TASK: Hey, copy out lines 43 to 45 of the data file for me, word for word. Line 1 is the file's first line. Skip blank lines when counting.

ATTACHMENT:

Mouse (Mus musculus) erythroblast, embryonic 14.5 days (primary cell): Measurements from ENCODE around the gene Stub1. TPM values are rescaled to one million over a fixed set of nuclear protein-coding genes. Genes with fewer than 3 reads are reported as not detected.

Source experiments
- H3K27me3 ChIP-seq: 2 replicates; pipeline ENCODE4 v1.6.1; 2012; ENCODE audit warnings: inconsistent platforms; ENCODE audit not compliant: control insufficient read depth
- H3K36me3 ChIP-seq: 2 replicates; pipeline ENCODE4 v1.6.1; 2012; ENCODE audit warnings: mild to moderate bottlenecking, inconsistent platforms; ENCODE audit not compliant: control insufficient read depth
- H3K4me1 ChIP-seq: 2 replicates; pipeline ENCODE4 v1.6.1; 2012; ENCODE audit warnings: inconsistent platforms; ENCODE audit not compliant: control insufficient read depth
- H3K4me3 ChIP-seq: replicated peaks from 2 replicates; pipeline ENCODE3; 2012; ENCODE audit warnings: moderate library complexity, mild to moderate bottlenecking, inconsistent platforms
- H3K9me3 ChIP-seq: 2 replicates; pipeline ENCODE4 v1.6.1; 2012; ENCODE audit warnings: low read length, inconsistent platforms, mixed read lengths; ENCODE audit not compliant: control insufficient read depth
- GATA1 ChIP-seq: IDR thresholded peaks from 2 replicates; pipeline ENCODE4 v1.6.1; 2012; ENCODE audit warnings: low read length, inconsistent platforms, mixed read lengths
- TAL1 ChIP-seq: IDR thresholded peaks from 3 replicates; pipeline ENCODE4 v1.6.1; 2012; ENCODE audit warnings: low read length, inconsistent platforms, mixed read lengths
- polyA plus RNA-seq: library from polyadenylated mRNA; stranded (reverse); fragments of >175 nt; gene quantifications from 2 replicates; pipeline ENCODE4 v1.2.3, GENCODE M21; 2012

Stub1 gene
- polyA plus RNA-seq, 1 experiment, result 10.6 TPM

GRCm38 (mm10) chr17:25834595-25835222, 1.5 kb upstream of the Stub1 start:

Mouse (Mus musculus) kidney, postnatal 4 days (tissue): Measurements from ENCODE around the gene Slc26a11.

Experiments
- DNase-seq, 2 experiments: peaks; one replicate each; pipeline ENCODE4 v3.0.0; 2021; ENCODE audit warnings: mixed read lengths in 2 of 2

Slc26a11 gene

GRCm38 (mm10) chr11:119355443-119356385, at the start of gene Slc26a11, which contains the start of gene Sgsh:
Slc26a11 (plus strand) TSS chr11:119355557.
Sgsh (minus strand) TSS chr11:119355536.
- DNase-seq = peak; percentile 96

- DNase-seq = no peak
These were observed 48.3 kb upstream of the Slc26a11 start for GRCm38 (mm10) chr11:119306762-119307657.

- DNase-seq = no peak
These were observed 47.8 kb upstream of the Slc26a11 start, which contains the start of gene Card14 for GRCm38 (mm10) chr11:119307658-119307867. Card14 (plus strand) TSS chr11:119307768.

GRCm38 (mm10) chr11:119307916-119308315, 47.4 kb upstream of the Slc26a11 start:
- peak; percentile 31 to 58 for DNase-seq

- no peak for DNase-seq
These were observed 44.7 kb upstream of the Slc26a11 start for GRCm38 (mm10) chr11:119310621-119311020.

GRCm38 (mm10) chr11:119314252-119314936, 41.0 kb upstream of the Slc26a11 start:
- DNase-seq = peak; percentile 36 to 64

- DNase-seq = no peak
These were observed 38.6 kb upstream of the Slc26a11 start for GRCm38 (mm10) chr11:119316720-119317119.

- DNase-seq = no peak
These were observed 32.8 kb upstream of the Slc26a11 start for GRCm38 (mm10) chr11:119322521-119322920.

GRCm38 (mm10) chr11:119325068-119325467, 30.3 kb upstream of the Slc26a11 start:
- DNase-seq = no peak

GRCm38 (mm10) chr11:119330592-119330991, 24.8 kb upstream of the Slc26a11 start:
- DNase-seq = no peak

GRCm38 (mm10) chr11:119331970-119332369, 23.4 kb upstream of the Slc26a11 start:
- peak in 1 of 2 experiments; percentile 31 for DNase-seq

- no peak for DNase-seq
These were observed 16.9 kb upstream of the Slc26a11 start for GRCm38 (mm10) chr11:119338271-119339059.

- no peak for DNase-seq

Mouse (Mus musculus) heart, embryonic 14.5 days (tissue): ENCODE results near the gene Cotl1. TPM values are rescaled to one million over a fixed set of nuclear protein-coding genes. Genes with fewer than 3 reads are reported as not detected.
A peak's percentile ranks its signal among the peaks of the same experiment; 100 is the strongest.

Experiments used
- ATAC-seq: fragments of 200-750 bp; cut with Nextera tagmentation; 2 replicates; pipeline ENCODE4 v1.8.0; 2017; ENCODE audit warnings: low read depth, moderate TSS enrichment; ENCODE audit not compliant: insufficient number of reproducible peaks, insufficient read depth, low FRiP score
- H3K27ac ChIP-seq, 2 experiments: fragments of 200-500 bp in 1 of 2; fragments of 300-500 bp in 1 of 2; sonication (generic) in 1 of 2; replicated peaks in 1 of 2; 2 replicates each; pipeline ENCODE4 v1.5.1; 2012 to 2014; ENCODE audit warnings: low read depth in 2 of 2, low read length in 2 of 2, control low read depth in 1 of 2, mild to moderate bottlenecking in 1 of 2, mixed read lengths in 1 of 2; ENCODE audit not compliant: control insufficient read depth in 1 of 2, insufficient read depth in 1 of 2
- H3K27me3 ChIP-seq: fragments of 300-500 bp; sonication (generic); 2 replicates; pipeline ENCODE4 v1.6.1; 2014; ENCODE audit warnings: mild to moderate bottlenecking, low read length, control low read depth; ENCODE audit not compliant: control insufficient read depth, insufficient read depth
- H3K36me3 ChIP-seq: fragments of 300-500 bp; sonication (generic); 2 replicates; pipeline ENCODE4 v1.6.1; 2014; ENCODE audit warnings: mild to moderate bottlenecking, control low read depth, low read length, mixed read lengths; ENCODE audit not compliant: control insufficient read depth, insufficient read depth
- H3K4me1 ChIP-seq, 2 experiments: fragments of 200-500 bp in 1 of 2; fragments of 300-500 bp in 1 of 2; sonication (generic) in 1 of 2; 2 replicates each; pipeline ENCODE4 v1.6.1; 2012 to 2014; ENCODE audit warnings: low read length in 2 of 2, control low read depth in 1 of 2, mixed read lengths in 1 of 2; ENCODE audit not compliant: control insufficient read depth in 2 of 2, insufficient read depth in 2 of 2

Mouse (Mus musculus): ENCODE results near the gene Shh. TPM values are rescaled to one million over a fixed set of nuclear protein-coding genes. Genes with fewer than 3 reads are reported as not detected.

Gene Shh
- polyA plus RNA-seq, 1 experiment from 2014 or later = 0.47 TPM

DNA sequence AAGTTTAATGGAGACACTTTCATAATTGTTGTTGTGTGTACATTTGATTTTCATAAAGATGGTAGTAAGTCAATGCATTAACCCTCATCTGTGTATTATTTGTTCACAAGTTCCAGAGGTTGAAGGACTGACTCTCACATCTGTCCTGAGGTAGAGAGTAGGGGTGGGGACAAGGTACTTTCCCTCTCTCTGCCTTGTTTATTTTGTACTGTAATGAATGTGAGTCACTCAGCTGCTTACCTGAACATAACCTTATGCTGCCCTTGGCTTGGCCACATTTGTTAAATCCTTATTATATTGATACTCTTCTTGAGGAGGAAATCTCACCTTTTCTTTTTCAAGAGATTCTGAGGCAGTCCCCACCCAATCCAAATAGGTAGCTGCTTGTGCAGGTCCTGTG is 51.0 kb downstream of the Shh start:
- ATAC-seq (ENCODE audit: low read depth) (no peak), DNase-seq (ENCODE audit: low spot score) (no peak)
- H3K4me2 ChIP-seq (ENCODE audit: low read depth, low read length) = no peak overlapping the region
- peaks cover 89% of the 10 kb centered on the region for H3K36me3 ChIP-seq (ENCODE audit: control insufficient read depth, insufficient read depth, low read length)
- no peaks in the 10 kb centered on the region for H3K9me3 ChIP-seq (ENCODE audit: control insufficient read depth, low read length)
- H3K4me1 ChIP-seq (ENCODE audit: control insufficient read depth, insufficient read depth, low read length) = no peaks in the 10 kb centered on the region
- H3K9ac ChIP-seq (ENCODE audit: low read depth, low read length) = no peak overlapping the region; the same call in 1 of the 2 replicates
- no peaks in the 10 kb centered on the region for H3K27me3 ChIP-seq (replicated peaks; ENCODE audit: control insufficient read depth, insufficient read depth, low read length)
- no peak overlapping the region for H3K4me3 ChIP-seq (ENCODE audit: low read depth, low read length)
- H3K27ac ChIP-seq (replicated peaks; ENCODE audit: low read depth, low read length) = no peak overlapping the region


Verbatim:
These were observed 16.9 kb upstream of the Slc26a11 start for GRCm38 (mm10) chr11:119338271-119339059.

- no peak for DNase-seq

Mouse (Mus musculus) heart, embryonic 14.5 days (tissue): ENCODE results near the gene Cotl1. TPM values are rescaled to one million over a fixed set of nuclear protein-coding genes. Genes with fewer than 3 reads are reported as not detected.